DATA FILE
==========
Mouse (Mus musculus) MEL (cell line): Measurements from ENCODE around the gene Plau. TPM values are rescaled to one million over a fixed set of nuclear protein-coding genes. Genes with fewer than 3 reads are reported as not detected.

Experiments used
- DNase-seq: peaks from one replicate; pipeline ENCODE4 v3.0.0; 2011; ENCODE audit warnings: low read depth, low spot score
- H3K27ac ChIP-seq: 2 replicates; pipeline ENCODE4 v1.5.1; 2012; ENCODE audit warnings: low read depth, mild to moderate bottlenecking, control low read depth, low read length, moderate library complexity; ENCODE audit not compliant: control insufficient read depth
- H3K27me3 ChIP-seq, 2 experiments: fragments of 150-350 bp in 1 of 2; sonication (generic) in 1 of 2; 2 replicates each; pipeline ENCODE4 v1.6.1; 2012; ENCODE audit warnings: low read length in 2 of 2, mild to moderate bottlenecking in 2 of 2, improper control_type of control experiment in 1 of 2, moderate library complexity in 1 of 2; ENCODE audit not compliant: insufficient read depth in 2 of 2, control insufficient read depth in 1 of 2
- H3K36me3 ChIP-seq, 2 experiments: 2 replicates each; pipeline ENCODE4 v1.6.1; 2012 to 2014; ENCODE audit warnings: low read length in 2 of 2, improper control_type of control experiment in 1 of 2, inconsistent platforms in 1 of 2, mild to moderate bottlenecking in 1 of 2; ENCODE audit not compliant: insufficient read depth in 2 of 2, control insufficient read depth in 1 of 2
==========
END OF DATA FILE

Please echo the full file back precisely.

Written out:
Mouse (Mus musculus) MEL (cell line): Measurements from ENCODE around the gene Plau. TPM values are rescaled to one million over a fixed set of nuclear protein-coding genes. Genes with fewer than 3 reads are reported as not detected.

Experiments used
- DNase-seq: peaks from one replicate; pipeline ENCODE4 v3.0.0; 2011; ENCODE audit warnings: low read depth, low spot score
- H3K27ac ChIP-seq: 2 replicates; pipeline ENCODE4 v1.5.1; 2012; ENCODE audit warnings: low read depth, mild to moderate bottlenecking, control low read depth, low read length, moderate library complexity; ENCODE audit not compliant: control insufficient read depth
- H3K27me3 ChIP-seq, 2 experiments: fragments of 150-350 bp in 1 of 2; sonication (generic) in 1 of 2; 2 replicates each; pipeline ENCODE4 v1.6.1; 2012; ENCODE audit warnings: low read length in 2 of 2, mild to moderate bottlenecking in 2 of 2, improper control_type of control experiment in 1 of 2, moderate library complexity in 1 of 2; ENCODE audit not compliant: insufficient read depth in 2 of 2, control insufficient read depth in 1 of 2
- H3K36me3 ChIP-seq, 2 experiments: 2 replicates each; pipeline ENCODE4 v1.6.1; 2012 to 2014; ENCODE audit warnings: low read length in 2 of 2, improper control_type of control experiment in 1 of 2, inconsistent platforms in 1 of 2, mild to moderate bottlenecking in 1 of 2; ENCODE audit not compliant: insufficient read depth in 2 of 2, control insufficient read depth in 1 of 2